365 Brunswick Street
Fitzroy, VIC 3065
I have to admit, growing up is a bit of a funny thing. Not that I’m spending 20 minutes doing self-reflection every day, but it is a little amusing to realise that when I’m chatting to co-workers about career paths, investment plans, and SBS documentaries, I am not actually feigning interest. Another thing I’ve noticed is that although I’ve gotten (even) better at portion control, and I’m finally friends with the gym, I have become increasingly reluctant to eat junk food. Now this makes planning a meal out a slightly sticky affair; when you veto meals that are too greasy, too salty, too unhealthy, or don’t have enough vegetables, you’re left with pretty much with only Japanese and Vietnamese food, and maybe a bit of Thai.
No matter how you spin it, Indian food would never make the cut… at least that is until I met Mukka. Indian food in Fitzroy is not something you see very often, but then again, Mukka isn’t your standard curry house. I have always associated cheap Indian restaurants with a stuffy airlessness – the same way I associate dumplings with dirty cutlery and pho with sticky tables, so Mukka is a metaphorical and literal breath of fresh air. The fresh plants and flowers stole my heart, and the stencil art was endlessly charming. Though not overly ethnic with The XX playing in the background and the offer of lassi spiked with rum, the hand-painted mural makes it very clear what this restaurant is about.
The Bhel Puri ($7) is something I had never come across before (though I have had a similar Thai dish), and boy was it something. The mixture of puffed rice and fresh vegetables (including the occasional fluffy chunk of potato), tossed in herbs, spices, and fruity tamarind jam, was an all-out assault on the senses. It was simultaneously sweet, spicy, crunchy, and sour – the layered complexity of the flavours were simply astounding. The description on the menu – cold and crunchy, light and lovely – really hit it right on the nose, even if it doesn’t do it justice.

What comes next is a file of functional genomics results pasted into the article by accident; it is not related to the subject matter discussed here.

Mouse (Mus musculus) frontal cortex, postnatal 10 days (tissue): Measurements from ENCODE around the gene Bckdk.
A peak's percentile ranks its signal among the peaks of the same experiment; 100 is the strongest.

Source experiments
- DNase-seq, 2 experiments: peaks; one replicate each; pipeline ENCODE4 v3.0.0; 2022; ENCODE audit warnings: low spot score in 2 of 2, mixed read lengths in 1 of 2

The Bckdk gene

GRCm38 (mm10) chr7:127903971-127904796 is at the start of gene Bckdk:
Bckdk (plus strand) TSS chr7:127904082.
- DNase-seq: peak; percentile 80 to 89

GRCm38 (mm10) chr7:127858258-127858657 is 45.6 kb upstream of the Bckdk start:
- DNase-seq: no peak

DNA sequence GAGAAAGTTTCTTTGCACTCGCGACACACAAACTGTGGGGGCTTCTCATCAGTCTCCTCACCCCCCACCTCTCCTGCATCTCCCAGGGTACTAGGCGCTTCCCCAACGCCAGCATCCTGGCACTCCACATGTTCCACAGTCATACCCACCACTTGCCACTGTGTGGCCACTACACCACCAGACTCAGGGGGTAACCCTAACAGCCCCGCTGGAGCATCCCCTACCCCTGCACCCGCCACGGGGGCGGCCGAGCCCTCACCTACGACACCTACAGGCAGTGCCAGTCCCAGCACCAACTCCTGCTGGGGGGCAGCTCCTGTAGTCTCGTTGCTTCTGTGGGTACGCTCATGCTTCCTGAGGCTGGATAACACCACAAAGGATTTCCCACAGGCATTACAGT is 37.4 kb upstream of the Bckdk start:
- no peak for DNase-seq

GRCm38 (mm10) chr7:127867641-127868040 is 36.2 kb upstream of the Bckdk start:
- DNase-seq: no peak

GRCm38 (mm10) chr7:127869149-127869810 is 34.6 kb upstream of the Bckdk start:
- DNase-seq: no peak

Spicy Lamb Chops ($13, 2pcs) from the tandoor is something most people are a lot more familiar with. Marinated in a combination of lime juice and warm spices, each piece was char-grilled to aromatic perfection, and delicious with a cooling drizzle of coriander chutney. The radioactive spice rub may look intimidating, but it was actually not that much spicier than the Bhel Puri or the Dosa (spoiler!). The kachumbar served on the side was like an Indian garden salad, except this was spicy, sour, and tossed moreishly with chilli powder.
Although things weren’t too hot yet, it was good to have a glass of Mango Lassi ($6.5) on the side. This yoghurt drink was deliciously thick and frothy, mixed with real chunks of early summer mango. Best of all was the sprinkling of crushed pistachios and cardamom on top, which gave the drink an exotic, floral spin. We were a bit more judicious with our sips, but our neighbours threw down an entire glass and promptly ordered another.
The Classic Dosa ($12.5) is a must-try. Cooked evenly to a burnished gold, every inch of the crepe was simultaneously crisp yet soft and chewy. We tore pieces off with our hands and dunked them in the thick, creamy daal, scooping the soft chunks of vegetables into our mouths.
Or at least we did, until we hit the pocket of curried potatoes. Cooked to fluffy, airy perfection, the spicy potatoes combined fantastically with the coconut chutney for a hint of nutty sweetness.
The Dosa looked small, but it was surprisingly filling. Still, I made room for the Delhi Carrot Kheer ($9) – a cold, sugary porridge of shaved carrots and condensed milk. This was a decadently sweet and creamy treat, garnished with nuts and spicy hints of saffron and cardamom. Hidden amongst the carrot were treats of plump raisins and slivers of toasted almonds; don’t kid yourself into thinking that the vegetables make this healthy, but it is absolutely worth it.
Despite having a good ambience and even better food, what ultimately draws me to Mukka is just how fresh and vibrant the entire experience was. It was refreshing to eat delicious Indian food that was neither heavy nor stuffy, but full of flavour and nuance that burst on the tongue with its vitality. With all the gorgeous colours and smells drifting about, food envy is inevitable. Despite having only been open for about a month when I visited, they have ironed out all the kinks and lured in all the locals. It’s simply a matter of time before people start crossing town to eat here, so be warned.
Rating: 15/20 – indian food like you’ve (probably) never had before.
This rating reflects my personal experience at the time of visit.
Sweet and Sour Fork dined as a guest of Mukka.